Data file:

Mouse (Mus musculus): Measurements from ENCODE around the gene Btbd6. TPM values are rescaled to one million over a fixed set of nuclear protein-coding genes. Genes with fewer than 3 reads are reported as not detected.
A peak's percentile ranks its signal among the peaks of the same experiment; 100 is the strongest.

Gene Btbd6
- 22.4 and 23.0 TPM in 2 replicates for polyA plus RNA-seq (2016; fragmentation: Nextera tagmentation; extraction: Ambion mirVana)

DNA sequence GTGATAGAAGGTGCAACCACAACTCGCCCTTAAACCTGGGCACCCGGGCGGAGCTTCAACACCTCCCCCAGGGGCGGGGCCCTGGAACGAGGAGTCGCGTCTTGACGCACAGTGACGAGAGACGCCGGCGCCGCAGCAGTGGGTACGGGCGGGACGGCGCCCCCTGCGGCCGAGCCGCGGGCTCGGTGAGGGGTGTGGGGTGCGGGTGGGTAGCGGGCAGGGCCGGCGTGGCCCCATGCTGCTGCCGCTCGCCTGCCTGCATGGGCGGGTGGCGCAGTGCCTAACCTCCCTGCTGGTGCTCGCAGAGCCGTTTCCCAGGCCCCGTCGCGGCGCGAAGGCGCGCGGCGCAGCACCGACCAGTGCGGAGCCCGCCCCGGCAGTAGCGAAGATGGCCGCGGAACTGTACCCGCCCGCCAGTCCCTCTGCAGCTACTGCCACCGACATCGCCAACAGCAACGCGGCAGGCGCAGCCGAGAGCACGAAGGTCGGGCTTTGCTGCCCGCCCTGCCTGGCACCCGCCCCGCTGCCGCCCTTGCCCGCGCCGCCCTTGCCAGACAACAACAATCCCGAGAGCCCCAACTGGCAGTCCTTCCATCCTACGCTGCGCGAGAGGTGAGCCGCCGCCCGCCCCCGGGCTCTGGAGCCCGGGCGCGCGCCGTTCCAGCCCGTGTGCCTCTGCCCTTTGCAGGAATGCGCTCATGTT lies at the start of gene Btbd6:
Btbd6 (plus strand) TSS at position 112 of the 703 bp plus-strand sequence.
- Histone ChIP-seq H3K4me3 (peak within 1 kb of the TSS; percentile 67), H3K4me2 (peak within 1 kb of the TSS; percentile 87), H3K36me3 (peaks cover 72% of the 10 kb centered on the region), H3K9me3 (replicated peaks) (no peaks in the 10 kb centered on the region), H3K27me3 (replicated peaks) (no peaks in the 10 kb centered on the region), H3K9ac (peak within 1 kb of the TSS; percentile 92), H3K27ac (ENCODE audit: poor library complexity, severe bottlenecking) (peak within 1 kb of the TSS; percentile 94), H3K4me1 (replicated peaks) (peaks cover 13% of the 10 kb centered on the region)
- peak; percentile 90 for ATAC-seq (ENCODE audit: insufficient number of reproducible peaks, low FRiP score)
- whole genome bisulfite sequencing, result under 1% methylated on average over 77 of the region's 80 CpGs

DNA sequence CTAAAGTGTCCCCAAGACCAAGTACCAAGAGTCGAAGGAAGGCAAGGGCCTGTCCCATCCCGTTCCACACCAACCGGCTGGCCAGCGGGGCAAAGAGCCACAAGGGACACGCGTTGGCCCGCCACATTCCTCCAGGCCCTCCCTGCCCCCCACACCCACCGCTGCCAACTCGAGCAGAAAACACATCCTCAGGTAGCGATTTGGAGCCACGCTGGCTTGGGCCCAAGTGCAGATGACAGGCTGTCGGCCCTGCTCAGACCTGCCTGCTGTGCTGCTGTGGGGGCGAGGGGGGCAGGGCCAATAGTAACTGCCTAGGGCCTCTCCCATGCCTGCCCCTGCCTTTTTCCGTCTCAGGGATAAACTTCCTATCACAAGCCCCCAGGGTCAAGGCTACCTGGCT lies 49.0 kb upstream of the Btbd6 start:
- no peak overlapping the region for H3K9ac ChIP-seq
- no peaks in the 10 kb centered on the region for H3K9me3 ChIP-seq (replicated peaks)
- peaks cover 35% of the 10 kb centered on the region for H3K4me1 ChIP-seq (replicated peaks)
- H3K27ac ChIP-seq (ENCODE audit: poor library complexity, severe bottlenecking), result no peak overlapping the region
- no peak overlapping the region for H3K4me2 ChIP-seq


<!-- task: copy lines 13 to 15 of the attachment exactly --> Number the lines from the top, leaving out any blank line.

- peaks cover 35% of the 10 kb centered on the region for H3K4me1 ChIP-seq (replicated peaks)
- H3K27ac ChIP-seq (ENCODE audit: poor library complexity, severe bottlenecking), result no peak overlapping the region
- no peak overlapping the region for H3K4me2 ChIP-seq